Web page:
Rubba-Roof: The Final Solution?

After finishing this post I’ve realised how long it is! If you have a leaky roof though please bear with it, you will want to read this…

This may seem an odd post for my blog, but anyone that knows me including most of my clients will know that I have an ongoing battle with a leaking roof on our house.

Now before I start sounding like we’re living in some third world hovel I should explain that we live in a very old Orkney long house. The house was built in 1850 with clay and stone wall that are nearly 2′ (600mm) thick and a stone slab roof.

The cost of replacing the roof would be very high for what is more of an irritation than a disaster.And. I’d have to say that whenever we watch the news and see people up and down the country up to their waist in water, in the scheme of things we don’t have it to bad having to break out the odd bucket whenever the weather gets violent (which is does here from time to time!).

Links House, Westray, Orkney - We're very near the sea.

So, over the years I have tried various paints/coating with varying degrees of success. The problem of course is that where the drip appears inside bears little relationship to where the rain enters outside. The number of leaks and their location also depend very much on which way the wind is blowing; literally.

So the only solution, other than a new roof, is to paint the whole roof.

This works but never for long as we are so near the sea the roof is constantly sand blasted (salt blasted actually) and so painting the roof has turned into some something of an annual summer pastime.

Enter Rubba-Roof.

Links House, Westray - section of roof with Rubba-Roof applied

I came across this whilst searching for the next brand of coating to try in my quest for a more permanent, or least longer lasting, solution.

 

They offered a sample on their website so I requested one of these. When it cam it was a leaflet with an attached patch of rubber sheet. This supposedly was what the coating turns out like when cured. The sheet was stretchy “like what rubber sheet is”.

If this indeed was what the coating produced then I was optimistic as if have long thought that failure of previous coating has been largely due to the expansion and contraction of the roof slabs as they are quite large.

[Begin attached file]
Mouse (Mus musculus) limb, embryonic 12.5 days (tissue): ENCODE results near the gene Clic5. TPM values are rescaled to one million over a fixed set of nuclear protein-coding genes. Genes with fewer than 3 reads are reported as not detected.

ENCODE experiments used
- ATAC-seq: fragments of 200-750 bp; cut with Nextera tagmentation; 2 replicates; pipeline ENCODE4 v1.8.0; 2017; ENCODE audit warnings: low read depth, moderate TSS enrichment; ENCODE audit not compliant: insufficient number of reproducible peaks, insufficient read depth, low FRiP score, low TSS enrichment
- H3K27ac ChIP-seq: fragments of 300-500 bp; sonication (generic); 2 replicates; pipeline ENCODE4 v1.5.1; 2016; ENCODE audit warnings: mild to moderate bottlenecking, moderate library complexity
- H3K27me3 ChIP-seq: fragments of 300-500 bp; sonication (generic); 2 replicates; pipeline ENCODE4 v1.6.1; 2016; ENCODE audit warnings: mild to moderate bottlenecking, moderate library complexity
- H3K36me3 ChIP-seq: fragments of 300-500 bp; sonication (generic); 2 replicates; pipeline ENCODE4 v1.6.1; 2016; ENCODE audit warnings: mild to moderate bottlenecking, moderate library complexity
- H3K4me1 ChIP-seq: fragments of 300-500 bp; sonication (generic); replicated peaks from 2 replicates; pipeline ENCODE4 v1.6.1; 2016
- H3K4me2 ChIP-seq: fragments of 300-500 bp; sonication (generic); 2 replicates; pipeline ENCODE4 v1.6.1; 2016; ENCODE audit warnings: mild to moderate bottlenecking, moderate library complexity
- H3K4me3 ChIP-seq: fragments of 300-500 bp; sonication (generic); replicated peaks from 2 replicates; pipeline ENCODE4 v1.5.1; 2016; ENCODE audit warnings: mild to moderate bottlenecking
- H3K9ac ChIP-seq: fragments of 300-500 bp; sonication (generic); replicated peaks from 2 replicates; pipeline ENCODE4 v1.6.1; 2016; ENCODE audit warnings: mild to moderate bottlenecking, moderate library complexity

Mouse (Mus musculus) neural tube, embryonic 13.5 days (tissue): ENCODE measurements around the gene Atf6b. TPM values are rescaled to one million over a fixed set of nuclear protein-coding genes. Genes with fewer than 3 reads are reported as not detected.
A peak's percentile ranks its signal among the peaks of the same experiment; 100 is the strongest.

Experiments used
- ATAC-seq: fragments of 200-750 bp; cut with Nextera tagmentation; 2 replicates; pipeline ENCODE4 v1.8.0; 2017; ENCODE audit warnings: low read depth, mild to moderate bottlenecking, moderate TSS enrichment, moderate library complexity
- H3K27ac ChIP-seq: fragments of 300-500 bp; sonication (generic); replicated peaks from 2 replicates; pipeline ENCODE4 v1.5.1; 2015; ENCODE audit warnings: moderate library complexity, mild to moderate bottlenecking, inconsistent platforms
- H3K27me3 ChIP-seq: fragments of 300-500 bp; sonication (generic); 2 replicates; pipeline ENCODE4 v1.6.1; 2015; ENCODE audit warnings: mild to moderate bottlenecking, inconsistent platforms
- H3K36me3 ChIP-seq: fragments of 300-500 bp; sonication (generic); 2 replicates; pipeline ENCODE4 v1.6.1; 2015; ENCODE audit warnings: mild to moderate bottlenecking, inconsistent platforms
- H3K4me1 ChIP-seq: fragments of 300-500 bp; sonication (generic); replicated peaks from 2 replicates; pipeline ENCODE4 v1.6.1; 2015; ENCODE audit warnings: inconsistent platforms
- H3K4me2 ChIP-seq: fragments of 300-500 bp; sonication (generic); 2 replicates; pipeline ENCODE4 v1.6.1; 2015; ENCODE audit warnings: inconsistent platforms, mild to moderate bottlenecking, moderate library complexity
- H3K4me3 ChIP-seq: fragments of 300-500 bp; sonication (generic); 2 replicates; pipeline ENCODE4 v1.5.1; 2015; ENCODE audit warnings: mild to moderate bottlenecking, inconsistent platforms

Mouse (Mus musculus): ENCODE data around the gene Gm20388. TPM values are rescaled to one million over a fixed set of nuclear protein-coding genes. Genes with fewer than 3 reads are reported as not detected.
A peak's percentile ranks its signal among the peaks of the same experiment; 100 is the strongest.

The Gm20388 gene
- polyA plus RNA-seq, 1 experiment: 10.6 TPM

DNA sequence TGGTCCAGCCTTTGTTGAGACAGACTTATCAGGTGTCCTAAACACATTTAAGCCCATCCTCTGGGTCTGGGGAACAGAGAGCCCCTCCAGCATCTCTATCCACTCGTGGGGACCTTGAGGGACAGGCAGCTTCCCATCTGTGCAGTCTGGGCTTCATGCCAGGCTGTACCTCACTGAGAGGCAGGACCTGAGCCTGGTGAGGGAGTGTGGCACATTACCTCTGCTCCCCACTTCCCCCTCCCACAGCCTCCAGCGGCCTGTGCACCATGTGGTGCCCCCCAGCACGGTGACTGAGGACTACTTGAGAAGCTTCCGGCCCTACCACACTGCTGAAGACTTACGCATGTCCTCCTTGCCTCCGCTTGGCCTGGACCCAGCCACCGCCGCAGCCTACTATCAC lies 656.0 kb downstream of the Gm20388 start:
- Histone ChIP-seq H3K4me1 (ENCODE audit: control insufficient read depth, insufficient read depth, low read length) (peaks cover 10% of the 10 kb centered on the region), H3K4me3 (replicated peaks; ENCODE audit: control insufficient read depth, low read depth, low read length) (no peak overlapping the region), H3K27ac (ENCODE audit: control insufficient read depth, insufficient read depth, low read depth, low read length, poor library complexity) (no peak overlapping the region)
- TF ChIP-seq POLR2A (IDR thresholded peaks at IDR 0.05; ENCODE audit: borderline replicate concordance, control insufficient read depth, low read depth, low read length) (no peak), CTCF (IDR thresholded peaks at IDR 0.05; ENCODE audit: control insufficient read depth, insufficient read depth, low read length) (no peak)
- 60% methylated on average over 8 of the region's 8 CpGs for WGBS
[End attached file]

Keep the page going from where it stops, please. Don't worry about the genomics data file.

My wife who never believes anything at first glance didn’t believe that the patch was representative of the cured coating. I must confess I was little sceptical.

Anyway, nothing ventured…

I ordered two tins to try as it is a tad expensive at over £100 for a 10kg tin.

The first two tins impressed us enough to buy another four and I must say I am very impressed and encouraged with Rubba-Roof.

I peeled some cured coating off of a ladle that I had been using to take paint/coating out of the tins and it is indeed a rubbery sheet just like the sample.

Links House, Westray - section of roof with Rubba-Roof applied

I’ve done the worst sections of the roof now in between bouts of rain (are we ever going to get a summer this year?) and must say we have no leaks since.

The first two tins didn’t go on as well or as far as I would have hoped and was concerned that the product would work out prohibitively expensive. But  here’s Phill’s Big Tip – listen to the suppliers! I’ve applied three of the last four tins using a squeegee, as they say in their instructions, and it has gone on much better and gone much further.

In the picture to the right, the black area with the grey seams is what remains of the previous coatings.

All I need now is another couple of fine days and I’ll get the last tin on.

I reckon I will need at least another 6, maybe 8, tins making it 10 or 12 overall to do the whole roof, so it won’t be a cheap project but I am very optimistic as to its efficacy.

Rubba-Roof give an estimated life of 30 years, so I’d have to say if we get half of that I’ll be a happy bunny.

Given the cost and the way the weather is behaving this year I doubt if I will get the whole roof done this year.

But then I’m in Orkney where I think the Spanish term manyana must have originated. There’s always tomorrow, or next year in this case.

I’ll do another much shorter post (honest) next Spring to report how the roof faired over winter.

If you’ve stayed with me this far you must have a leaky roof yourself and be waiting for the link to Rubba-Roof.